A Black man speaks hard truths to White men about their failure to dismantle systemic racism.

A “child of the Black bourgeoisie,” journalist Ross first learned “the shadow history of Black revolutionary struggle” in college. He accepted that he “directly benefited from the struggle that generations of Black folks had died in the name of, yet I wasn’t doing anything to help those who hadn’t benefited.” The author calls the White men of his generation, Gen X, to also recognize their complicity and miseducation. “We were fed cherry-picked narratives that confirmed the worthlessness of Black life,” he writes, “The euphemistic ‘culture of poverty,’ not systemic oppression, was to blame for the conditions in which so many Black people lived.” The story that White people have been told about Black people is “missing a major chapter,” and Ross thoroughly elucidates that chapter with a sweeping deep dive into decades of American social history and politics that is at once personal, compelling, and damning. Through a series of well-crafted personal letters, the author advises White men to check their motivations and “interrogate the allegedly self-evident, ‘commonsense’ values and beliefs” that perpetuate inequality and allow them to remain blissfully unaware of the insidiousness of racism and the ways they benefit from it. Ross condemns the “pathological unwillingness to connect the past with the present” and boldly avoids the comfortable “both sides” rhetoric that makes anti-racism work more palatable to White people. “It is on you,” he writes, “to challenge the color-blind narratives your parents peddle.” The letters are consistently compelling, covering wide ground that includes the broken criminal justice system, gentrification, and the problem with framing equity work as “charity.” Finally, Ross offers practical guidance and solutions for White men to employ at work, in their communities, and within themselves. Pair this one with Emmanuel Acho’s Uncomfortable Conversations With a Black Man.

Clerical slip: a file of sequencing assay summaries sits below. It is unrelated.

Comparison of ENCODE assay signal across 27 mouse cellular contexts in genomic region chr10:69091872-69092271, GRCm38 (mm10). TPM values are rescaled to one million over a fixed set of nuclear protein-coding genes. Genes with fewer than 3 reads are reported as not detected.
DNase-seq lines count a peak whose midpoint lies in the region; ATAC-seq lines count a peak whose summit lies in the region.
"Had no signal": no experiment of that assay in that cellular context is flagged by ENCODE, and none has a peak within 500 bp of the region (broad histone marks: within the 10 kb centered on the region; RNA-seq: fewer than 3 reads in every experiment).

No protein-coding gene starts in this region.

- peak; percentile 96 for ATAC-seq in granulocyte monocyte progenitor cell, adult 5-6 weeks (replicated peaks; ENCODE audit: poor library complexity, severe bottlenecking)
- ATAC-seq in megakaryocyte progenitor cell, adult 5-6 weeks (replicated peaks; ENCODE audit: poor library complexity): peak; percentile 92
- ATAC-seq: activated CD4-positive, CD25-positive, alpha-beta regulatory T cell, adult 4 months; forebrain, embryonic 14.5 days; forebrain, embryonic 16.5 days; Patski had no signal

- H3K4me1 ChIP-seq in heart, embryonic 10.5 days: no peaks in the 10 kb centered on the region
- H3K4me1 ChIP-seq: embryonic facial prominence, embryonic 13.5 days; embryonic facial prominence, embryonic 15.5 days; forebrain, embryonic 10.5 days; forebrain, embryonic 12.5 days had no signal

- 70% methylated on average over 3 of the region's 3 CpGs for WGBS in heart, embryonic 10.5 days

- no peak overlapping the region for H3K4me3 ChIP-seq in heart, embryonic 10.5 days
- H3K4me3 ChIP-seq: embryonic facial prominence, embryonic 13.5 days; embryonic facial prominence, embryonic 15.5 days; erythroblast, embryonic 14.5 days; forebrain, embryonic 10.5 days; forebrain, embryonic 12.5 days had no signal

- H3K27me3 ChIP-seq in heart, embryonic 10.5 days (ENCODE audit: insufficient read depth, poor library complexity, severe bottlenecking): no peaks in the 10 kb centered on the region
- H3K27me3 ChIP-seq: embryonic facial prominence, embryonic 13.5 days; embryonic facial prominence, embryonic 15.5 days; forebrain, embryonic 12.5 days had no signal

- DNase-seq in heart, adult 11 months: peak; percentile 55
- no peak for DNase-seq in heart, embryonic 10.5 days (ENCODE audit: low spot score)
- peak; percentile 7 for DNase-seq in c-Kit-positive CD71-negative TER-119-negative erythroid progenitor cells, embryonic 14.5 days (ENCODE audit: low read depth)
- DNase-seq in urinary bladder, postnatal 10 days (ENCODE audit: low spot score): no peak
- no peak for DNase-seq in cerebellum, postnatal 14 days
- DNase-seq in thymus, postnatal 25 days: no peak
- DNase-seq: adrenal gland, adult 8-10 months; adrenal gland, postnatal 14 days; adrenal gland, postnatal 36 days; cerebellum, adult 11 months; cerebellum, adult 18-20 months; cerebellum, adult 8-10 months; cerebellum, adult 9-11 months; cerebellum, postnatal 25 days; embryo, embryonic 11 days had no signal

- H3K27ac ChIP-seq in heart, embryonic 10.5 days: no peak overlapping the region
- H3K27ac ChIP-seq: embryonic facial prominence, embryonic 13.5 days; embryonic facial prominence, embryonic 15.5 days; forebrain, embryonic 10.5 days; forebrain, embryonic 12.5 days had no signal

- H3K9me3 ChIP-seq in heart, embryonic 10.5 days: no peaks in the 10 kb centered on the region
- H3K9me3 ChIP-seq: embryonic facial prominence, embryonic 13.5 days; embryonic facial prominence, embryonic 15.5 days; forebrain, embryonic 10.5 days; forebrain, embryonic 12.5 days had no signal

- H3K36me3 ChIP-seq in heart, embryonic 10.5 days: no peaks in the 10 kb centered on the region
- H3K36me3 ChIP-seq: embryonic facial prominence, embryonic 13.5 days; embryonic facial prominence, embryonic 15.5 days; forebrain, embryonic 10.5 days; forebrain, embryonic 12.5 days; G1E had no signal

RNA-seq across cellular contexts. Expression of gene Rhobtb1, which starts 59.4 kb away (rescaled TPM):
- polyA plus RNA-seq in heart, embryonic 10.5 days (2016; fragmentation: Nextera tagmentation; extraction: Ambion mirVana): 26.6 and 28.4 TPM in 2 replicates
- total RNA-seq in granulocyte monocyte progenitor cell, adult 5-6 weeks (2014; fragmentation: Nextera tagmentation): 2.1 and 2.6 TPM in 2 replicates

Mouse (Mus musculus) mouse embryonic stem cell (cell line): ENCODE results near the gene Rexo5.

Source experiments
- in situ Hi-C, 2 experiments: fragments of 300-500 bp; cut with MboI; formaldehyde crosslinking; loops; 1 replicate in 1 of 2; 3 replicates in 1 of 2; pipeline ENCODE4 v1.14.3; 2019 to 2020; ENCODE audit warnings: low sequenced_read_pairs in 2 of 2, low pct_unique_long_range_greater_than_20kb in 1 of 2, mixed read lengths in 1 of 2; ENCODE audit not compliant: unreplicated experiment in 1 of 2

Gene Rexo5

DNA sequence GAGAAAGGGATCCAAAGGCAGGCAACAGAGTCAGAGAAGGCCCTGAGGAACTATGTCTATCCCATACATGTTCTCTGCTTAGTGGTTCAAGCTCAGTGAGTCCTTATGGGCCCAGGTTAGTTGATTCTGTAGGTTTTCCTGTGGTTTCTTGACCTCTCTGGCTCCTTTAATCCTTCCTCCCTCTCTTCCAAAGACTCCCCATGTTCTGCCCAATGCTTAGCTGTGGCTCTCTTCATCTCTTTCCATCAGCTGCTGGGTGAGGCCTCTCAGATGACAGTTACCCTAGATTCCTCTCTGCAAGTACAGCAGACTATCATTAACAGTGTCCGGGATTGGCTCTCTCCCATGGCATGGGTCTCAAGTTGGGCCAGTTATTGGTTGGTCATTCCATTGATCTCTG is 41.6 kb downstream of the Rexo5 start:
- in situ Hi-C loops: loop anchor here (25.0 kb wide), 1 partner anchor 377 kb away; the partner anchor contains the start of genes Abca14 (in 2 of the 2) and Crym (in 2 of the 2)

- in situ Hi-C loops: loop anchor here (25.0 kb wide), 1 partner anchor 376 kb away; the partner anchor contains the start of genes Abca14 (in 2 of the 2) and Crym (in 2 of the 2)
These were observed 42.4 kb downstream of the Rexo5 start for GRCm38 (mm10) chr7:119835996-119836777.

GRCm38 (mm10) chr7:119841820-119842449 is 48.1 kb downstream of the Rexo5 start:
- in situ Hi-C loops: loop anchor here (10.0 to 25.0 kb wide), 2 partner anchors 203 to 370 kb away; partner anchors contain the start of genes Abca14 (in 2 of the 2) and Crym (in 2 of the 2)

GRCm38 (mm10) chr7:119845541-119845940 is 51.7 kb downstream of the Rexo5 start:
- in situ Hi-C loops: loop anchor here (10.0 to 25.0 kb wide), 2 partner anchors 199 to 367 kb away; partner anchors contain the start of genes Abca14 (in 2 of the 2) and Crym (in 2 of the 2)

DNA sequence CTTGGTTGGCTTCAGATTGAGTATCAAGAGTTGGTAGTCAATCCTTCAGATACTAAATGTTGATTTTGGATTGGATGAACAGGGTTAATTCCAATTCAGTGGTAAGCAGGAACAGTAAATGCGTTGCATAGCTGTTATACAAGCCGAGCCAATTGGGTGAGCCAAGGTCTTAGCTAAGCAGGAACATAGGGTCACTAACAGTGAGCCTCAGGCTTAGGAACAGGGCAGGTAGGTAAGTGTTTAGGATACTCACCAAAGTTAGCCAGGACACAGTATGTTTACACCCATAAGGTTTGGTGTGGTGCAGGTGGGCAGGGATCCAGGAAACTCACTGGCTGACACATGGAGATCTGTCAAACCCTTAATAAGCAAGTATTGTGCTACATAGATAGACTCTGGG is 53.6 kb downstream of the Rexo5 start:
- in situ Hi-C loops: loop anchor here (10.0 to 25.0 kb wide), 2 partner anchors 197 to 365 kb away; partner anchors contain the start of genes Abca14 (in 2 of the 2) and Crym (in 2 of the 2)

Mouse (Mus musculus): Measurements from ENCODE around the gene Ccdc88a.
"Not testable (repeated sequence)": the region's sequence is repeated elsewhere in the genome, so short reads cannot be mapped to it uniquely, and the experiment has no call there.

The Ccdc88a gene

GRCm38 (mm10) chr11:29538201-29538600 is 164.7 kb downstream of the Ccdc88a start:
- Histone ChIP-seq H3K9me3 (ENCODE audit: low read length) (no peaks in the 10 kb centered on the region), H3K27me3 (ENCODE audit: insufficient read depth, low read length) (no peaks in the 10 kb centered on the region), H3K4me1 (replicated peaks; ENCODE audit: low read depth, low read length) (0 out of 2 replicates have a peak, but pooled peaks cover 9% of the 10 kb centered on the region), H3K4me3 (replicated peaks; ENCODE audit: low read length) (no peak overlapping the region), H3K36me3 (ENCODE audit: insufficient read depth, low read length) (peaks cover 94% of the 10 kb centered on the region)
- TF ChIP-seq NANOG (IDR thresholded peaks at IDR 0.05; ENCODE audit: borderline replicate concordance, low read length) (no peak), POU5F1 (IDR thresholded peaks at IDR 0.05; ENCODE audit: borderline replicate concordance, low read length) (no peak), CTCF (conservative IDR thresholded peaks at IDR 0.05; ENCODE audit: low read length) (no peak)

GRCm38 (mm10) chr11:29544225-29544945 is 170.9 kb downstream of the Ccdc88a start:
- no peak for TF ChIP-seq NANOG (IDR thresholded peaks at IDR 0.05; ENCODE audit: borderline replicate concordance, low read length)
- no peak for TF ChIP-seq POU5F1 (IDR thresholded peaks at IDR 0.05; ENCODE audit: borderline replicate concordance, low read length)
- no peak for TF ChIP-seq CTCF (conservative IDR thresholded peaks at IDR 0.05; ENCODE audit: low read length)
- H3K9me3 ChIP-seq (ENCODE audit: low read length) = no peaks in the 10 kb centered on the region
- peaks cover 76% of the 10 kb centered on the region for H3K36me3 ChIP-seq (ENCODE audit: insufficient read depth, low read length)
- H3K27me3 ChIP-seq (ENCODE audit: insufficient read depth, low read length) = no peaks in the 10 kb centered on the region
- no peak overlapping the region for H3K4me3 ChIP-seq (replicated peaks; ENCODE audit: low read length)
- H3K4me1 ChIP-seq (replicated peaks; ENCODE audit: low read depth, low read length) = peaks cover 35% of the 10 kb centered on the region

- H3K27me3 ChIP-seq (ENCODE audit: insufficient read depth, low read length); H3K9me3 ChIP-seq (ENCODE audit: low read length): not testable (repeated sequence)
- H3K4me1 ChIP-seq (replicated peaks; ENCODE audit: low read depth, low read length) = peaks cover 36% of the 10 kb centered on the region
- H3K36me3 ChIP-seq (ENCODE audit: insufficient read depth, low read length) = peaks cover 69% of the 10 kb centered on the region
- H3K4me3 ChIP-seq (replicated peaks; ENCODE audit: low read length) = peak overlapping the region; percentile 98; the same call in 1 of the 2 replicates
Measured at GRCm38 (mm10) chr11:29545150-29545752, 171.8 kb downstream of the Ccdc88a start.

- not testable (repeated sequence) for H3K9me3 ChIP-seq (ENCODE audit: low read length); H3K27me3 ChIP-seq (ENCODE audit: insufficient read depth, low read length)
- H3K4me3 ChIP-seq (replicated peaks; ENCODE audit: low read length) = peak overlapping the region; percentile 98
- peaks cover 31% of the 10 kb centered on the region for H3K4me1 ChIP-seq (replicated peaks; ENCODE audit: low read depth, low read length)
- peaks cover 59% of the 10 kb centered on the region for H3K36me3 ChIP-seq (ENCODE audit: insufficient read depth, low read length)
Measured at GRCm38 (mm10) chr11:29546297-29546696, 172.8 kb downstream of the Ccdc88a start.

A fiery, eloquent call to action for White men who want to be on the right side of history.

Pub Date: June 15, 2021

ISBN: 978-1-250-27683-4

Page Count: 240

Publisher: St. Martin's

Review Posted Online: April 3, 2021

Kirkus Reviews Issue: May 1, 2021